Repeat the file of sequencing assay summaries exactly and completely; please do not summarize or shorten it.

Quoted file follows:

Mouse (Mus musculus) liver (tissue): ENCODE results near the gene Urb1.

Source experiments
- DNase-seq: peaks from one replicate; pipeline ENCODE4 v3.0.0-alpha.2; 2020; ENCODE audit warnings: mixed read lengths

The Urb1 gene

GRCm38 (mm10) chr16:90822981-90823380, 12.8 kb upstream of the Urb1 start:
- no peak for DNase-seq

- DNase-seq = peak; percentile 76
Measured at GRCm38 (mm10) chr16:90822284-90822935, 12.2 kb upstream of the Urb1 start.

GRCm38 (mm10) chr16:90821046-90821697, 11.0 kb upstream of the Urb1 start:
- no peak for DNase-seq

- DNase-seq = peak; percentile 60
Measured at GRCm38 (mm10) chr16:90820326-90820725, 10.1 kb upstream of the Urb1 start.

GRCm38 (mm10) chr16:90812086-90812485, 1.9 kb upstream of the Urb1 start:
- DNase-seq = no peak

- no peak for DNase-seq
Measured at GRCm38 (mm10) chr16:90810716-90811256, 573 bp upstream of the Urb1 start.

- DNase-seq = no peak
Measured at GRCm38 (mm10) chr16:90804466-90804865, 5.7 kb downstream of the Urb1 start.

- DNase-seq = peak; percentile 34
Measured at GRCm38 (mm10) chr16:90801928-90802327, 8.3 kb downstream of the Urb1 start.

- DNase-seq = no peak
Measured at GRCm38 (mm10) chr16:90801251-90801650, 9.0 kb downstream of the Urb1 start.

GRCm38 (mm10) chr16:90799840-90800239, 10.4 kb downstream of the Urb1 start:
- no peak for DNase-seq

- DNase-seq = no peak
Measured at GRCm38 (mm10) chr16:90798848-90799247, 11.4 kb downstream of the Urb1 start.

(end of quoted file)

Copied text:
Mouse (Mus musculus) liver (tissue): ENCODE results near the gene Urb1.

Source experiments
- DNase-seq: peaks from one replicate; pipeline ENCODE4 v3.0.0-alpha.2; 2020; ENCODE audit warnings: mixed read lengths

The Urb1 gene

GRCm38 (mm10) chr16:90822981-90823380, 12.8 kb upstream of the Urb1 start:
- no peak for DNase-seq

- DNase-seq = peak; percentile 76
Measured at GRCm38 (mm10) chr16:90822284-90822935, 12.2 kb upstream of the Urb1 start.

GRCm38 (mm10) chr16:90821046-90821697, 11.0 kb upstream of the Urb1 start:
- no peak for DNase-seq

- DNase-seq = peak; percentile 60
Measured at GRCm38 (mm10) chr16:90820326-90820725, 10.1 kb upstream of the Urb1 start.

GRCm38 (mm10) chr16:90812086-90812485, 1.9 kb upstream of the Urb1 start:
- DNase-seq = no peak

- no peak for DNase-seq
Measured at GRCm38 (mm10) chr16:90810716-90811256, 573 bp upstream of the Urb1 start.

- DNase-seq = no peak
Measured at GRCm38 (mm10) chr16:90804466-90804865, 5.7 kb downstream of the Urb1 start.

- DNase-seq = peak; percentile 34
Measured at GRCm38 (mm10) chr16:90801928-90802327, 8.3 kb downstream of the Urb1 start.

- DNase-seq = no peak
Measured at GRCm38 (mm10) chr16:90801251-90801650, 9.0 kb downstream of the Urb1 start.

GRCm38 (mm10) chr16:90799840-90800239, 10.4 kb downstream of the Urb1 start:
- no peak for DNase-seq

- DNase-seq = no peak
Measured at GRCm38 (mm10) chr16:90798848-90799247, 11.4 kb downstream of the Urb1 start.